Kiwi kids are among the worst affected by cyberbullying worldwide, according to a new survey investigating the disturbing behaviour in 28 nations.
The survey found more than a quarter – 27 per cent – of parents or caregivers believed their child had experienced cyberbullying themselves.
Only India and Brazil recorded higher levels.
The survey, conducted by global market research group Ipsos, was completed in July by 501 Kiwis over the age of 18 and their parents or caregivers.
“Cyberbullying” was defined as being when a child or a group of children “intentionally intimidate, offend, threaten or embarrass another child or group of children” – specifically through the use of information technology.
The responses alongside international data collected from March to April this year from more than 20,793 interviews conducted in 28 countries – including Sweden, Italy, South Africa and France.
It also found almost every second caregiver or parent in New Zealand knew of a child in their wider community who had been cyberbullied prior to their 18th birthday.
Carin Hercock, managing director at Ipsos, called the findings concerning.
“Often in New Zealand we quite like being in the top rankings of things. But this is definitely an area where we don‘t want to be top.”
Hercock noted that New Zealand had a relatively high rate of cyberbullying instances in which the perpetrator was reported as being the victim‘s classmate.
While this didn‘t look like a great statistic, she said it wasn‘t necessarily a terrible thing.
“In some other countries there were incidences of older people being involved – which is probably more disturbing.
“You‘d like to think that when people become responsible adults that aren‘t doing that kind of thing… but in other countries they are doing it.”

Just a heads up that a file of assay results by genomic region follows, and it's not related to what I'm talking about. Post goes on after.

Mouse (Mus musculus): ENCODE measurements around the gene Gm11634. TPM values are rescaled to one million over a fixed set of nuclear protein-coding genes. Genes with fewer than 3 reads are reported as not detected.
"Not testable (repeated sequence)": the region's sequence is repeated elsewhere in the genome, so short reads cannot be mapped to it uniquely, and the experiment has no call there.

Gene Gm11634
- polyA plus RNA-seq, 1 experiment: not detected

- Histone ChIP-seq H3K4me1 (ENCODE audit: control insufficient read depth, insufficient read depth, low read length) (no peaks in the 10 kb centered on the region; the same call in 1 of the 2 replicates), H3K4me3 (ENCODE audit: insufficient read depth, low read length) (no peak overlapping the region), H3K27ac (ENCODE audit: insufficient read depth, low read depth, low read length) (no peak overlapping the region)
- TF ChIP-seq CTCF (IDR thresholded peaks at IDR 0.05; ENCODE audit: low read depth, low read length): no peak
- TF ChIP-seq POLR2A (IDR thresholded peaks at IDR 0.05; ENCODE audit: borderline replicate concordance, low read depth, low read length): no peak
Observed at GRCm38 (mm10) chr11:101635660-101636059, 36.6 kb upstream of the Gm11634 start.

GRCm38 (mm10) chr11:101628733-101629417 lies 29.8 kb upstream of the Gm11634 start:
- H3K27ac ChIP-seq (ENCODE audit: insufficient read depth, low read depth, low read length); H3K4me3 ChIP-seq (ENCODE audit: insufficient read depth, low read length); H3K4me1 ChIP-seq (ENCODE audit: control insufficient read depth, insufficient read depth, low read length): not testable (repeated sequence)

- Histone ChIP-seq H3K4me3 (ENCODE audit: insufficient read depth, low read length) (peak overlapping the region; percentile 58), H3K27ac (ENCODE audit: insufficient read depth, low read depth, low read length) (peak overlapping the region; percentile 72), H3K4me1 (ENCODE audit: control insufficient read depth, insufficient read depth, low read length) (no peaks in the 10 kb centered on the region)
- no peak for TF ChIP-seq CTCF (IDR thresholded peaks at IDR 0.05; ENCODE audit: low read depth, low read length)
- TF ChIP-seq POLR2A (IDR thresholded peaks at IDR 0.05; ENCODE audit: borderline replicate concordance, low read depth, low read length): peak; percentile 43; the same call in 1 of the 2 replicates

In India – the country shown as having the worst prevalence of cyberbullying – 37 per cent of parents responded yes when asked whether their child had experienced cyberbullying at some point.
Brazil came in just ahead of New Zealand – with 29 per cent of parents or caregivers under the assumption their child had experienced cyberbullying at some point.
Results also showed 81 per cent of New Zealanders felt cyberbullying needed more attention, and that current measures were not sufficient.
The average response across all 28 countries was 17 per cent.
Netsafe‘s Director of Education & Engagement Sean Lyons considered it “a little surprising” New Zealand rated so poorly.
The research Netsafe conducted itself, he said, always “stacked up” with other, comparable countries.
Commenting on the widespread opinion that we need more attention on cyberbullying, Lyons said he couldn‘t disagree – though pointed out measures were in place to help deal with the problem.
“Unless you can turn around and say, there‘s none of this going on, then of course more should be done.
“However, we have legislation in this county – that means that it‘s no longer just a nasty thing people have to deal with, it‘s a crime and people can face legal action.”
The findings of the study come out as chart-topping singer, Weekend Herald columnist and social commentator Lizzie Marvelly opens up on the treatment she has received from haters and trolls – and the impact their vile words have had on her – in her new book, That F Word.
The abuse has covered topics she has covered in her weekly columns, questioning her musical ability and also targeting her with myriad racial-type attacks.
Marvelly has also written of her tools for handling the abuse; including switching off from social media at times, blocking those who send her abusive content and not responding to trolls.
Lizzie Marvelly book extract, A19.